• Roberta Bondar with camera on Banks Island

    Dr. Roberta Bondar, seen here with camera on Banks Island in the Canadian Arctic, has been invested as a Companion of the Order of Canada, the highest civilian honour in the nation. (Photo courtesy Roberta Bondar)

The first Canadian woman to go to space has received Canada’s highest civilian honour. Dr. Roberta Bondar was invested as a Companion of the Order of Canada Wednesday by Governor General (and fellow Canadian Space Agency astronaut) Julie Payette.

There are three levels of achievement within the Order of Canada: Member, Officer and Companion. Members and Officers may be promoted within the Order in recognition of their continued service to Canada. Bondar has been an Officer of the Order of Canada since 1992.

Bondar’s citation notes her contributions to spaceflight and medicine and her ongoing efforts to promote environmental sustainability through the Roberta Bondar Foundation:

As a scientist and environmental advocate, Roberta Bondar continues to inspire Canadians. Following her pioneering spaceflight, she remained active in international space medicine, notably leading a research team at NASA that drew connections between astronauts’ recovery from microgravity and neurological illnesses on Earth. A world-acclaimed photographer, she has demonstrated commitment to environmental sustainability through her stunning works that reconnect people to our natural world. Leading by example with the establishment of her eponymous foundation, she is a champion of education and the environment.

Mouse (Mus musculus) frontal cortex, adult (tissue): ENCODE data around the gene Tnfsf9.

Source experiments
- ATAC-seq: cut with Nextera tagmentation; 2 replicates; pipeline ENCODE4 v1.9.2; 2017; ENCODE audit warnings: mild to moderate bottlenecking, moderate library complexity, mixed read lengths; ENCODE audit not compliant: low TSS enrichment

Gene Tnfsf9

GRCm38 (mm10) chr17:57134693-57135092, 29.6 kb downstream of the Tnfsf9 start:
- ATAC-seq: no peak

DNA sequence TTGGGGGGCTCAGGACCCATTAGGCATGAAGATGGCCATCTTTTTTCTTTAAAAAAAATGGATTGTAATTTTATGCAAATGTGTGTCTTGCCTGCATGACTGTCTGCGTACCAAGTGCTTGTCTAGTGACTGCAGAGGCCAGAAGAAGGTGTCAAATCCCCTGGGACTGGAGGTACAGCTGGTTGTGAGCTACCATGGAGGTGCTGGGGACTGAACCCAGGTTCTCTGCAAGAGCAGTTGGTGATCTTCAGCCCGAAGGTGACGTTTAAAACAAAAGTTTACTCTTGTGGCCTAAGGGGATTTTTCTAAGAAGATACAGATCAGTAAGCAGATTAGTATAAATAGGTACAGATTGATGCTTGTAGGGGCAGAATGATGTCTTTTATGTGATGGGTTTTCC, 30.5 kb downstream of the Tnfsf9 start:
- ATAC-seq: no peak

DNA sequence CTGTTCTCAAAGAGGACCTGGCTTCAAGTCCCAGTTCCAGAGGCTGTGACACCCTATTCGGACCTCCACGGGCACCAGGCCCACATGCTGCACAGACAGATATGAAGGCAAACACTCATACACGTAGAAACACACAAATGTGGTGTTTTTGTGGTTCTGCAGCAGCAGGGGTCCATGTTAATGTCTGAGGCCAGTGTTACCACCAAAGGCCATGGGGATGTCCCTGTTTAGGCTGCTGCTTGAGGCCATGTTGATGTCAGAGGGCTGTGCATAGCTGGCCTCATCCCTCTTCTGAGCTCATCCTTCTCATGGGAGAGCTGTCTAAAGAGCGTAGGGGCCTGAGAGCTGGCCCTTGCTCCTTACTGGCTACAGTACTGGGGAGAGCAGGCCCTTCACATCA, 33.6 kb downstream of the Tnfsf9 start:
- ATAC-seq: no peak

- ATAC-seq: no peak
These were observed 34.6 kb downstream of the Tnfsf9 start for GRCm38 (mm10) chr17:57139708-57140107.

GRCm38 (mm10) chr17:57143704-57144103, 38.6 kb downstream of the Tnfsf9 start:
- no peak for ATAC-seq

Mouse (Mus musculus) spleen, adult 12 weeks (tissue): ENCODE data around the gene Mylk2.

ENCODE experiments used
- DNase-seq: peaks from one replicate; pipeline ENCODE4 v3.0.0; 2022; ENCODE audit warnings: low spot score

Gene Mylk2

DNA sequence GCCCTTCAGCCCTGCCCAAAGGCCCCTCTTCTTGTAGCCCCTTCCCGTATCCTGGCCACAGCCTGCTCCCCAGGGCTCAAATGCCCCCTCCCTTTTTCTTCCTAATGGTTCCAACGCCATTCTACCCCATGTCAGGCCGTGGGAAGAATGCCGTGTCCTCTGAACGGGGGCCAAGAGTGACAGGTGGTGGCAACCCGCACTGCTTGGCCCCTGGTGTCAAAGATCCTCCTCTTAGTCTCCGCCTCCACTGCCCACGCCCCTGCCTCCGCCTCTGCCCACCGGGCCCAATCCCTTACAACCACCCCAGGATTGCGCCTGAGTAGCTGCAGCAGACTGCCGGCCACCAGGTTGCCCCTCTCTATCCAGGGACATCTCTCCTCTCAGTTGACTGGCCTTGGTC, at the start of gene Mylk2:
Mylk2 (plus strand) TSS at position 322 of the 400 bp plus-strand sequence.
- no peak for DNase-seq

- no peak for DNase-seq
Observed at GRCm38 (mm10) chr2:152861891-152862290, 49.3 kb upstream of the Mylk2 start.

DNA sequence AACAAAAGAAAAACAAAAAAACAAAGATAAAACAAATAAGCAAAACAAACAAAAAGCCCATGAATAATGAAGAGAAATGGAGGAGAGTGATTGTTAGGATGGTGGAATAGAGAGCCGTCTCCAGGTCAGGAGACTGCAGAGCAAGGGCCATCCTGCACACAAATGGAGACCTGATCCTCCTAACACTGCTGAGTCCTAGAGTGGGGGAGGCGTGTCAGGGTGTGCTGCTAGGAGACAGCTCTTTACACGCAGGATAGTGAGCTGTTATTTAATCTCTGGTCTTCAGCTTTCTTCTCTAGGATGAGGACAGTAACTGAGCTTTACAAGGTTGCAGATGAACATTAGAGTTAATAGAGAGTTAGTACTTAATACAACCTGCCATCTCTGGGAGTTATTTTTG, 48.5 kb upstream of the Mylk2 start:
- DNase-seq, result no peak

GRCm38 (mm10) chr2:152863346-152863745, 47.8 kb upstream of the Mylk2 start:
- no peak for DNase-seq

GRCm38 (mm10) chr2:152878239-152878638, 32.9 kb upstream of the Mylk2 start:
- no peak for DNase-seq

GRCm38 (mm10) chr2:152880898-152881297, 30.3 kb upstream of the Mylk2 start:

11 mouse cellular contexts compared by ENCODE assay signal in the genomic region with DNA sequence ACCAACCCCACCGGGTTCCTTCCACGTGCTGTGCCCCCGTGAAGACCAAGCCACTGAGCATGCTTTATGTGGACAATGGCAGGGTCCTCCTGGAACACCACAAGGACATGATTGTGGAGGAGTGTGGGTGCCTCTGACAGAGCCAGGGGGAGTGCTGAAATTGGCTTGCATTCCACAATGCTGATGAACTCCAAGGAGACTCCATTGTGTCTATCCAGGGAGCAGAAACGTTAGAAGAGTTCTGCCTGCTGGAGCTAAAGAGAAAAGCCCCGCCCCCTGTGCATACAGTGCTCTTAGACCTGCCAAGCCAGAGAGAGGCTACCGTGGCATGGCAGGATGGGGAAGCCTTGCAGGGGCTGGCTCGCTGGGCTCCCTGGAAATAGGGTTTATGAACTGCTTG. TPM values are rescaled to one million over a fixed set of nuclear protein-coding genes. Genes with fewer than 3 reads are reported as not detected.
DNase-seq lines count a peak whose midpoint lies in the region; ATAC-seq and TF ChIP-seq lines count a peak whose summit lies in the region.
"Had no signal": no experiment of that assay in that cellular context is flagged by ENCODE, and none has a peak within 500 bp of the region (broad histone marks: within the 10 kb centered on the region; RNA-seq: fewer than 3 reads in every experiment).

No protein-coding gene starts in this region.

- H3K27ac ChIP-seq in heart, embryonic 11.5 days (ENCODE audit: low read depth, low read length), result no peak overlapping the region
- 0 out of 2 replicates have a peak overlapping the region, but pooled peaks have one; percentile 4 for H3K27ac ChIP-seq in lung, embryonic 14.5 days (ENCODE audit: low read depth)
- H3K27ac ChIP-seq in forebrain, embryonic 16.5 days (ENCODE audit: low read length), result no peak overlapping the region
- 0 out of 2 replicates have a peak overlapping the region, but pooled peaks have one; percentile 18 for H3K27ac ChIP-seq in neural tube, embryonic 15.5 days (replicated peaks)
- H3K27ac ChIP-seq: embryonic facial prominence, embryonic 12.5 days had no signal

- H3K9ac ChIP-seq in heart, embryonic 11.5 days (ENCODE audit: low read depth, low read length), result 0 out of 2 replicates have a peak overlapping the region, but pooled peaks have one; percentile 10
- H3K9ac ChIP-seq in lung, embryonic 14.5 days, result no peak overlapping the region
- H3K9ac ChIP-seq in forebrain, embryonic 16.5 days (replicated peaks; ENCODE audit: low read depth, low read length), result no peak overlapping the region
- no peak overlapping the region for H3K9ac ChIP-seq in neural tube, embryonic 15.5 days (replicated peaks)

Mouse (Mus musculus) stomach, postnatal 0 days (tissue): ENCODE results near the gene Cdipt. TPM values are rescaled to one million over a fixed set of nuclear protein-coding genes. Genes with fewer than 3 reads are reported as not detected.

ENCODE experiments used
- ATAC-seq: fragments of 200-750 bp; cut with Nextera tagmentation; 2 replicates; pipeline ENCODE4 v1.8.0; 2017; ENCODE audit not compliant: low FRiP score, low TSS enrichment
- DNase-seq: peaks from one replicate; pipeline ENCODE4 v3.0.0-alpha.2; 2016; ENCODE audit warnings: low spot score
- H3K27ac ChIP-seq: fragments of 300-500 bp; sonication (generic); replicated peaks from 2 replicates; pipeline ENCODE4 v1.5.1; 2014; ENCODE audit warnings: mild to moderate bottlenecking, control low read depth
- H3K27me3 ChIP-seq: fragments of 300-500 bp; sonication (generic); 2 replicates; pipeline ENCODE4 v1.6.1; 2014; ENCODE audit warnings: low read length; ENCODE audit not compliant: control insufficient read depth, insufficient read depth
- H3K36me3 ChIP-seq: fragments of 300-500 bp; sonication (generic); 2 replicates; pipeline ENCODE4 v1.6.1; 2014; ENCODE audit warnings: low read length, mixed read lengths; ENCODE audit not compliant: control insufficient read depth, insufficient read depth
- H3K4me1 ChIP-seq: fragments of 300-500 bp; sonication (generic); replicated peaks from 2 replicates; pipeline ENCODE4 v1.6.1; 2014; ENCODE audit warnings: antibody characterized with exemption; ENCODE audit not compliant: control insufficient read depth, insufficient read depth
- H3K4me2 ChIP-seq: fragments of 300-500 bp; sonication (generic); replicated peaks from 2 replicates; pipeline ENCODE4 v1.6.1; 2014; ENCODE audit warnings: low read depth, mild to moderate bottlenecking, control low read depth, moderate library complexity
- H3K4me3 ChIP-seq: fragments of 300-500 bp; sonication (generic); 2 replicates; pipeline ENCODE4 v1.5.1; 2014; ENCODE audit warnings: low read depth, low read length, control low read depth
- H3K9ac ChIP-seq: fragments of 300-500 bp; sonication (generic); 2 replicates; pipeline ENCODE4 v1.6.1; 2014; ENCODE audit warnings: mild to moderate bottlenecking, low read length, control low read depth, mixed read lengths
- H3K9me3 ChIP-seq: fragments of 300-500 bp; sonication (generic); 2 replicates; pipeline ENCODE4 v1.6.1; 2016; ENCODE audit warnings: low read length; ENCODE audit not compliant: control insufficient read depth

Bondar, who is an Honorary Vice-President of The Royal Canadian Geographical Society, was recently a guest on Canadian Geographic’s Explore podcast, where she reflected on her remarkable career so far.

“Exploration is not something you retire from,” she says. “It is a part of one’s life ethic.”

Listen: Roberta Bondar on Explore

Two other exceptional Canadians were invested as Companions of the Order of Canada alongside Bondar: Ottawa-born classical pianist Angela Hewitt, and the Right Honourable Beverley McLachlin, Canada’s longest-serving Chief Justice and the first woman in the role.

The late Louie Kamookak, acclaimed Inuit oral historian and also an Honorary Vice-President of the RCGS in the final years of his life, was posthumously invested as an Officer of the Order of Canada.

Established in 1967 by Her Majesty Queen Elizabeth II, the Order of Canada recognizes outstanding achievement and service to Canada in a wide range of fields, from academia to philanthropy to the arts.

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Photographing whooping cranes in Wood Buffalo with Roberta Bondar
Discover Canada through Roberta Bondar’s lens